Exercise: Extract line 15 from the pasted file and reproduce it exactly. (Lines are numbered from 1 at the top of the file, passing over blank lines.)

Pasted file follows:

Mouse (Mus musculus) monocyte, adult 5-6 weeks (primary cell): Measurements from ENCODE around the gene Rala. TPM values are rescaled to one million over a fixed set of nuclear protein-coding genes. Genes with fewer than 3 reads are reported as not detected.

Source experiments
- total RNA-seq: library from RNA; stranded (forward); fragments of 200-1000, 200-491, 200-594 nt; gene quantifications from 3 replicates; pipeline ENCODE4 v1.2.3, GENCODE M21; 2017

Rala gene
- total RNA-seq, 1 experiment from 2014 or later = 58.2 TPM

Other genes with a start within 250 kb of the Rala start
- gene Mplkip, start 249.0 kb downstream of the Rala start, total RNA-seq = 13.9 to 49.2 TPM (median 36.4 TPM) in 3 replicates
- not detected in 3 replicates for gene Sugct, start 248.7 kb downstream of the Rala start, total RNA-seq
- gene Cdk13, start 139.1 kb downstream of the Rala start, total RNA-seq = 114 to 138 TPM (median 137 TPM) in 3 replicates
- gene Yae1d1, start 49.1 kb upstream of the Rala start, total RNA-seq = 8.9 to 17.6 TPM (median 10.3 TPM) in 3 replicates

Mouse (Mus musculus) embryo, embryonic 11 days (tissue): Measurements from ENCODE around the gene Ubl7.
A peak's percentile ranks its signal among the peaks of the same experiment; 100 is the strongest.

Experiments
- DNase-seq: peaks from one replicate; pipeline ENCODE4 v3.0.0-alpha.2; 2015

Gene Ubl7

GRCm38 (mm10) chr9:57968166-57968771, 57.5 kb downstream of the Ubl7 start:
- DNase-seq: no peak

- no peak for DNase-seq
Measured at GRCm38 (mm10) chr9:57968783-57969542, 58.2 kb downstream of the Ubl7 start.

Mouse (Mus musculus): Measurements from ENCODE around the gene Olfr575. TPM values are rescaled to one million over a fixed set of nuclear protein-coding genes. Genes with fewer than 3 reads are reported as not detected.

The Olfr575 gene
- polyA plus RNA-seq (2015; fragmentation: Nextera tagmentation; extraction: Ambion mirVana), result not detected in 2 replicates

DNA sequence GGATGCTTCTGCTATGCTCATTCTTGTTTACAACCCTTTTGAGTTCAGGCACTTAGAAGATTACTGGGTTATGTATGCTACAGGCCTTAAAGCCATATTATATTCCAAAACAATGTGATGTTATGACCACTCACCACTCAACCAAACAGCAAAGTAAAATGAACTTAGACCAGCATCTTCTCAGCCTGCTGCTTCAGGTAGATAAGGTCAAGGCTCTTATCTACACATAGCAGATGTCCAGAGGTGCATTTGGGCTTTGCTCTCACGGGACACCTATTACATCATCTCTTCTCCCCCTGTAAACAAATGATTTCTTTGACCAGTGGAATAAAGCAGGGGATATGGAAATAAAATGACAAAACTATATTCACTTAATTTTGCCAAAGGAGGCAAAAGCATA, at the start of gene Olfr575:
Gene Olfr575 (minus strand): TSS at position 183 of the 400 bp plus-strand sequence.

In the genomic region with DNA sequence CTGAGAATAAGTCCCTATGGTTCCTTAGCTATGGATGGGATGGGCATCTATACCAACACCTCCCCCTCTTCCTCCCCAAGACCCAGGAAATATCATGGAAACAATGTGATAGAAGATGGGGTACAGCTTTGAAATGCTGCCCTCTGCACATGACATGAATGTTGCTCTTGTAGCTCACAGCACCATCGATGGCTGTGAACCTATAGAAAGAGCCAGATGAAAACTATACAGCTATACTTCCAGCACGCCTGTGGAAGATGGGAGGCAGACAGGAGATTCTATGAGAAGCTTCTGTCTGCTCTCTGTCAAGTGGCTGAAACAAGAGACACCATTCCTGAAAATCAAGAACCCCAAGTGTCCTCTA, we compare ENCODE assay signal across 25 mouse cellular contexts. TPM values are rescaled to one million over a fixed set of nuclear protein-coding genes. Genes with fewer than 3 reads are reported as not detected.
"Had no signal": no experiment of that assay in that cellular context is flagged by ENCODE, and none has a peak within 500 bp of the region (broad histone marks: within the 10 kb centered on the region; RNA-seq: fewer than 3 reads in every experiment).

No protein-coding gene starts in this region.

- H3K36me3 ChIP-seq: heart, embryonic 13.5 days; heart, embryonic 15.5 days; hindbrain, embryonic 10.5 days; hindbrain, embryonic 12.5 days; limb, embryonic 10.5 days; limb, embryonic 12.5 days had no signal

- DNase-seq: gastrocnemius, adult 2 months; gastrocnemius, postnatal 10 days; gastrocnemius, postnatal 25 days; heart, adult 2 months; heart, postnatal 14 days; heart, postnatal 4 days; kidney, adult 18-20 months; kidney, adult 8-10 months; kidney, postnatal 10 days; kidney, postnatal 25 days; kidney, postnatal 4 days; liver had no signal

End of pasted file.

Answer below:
Gene Ubl7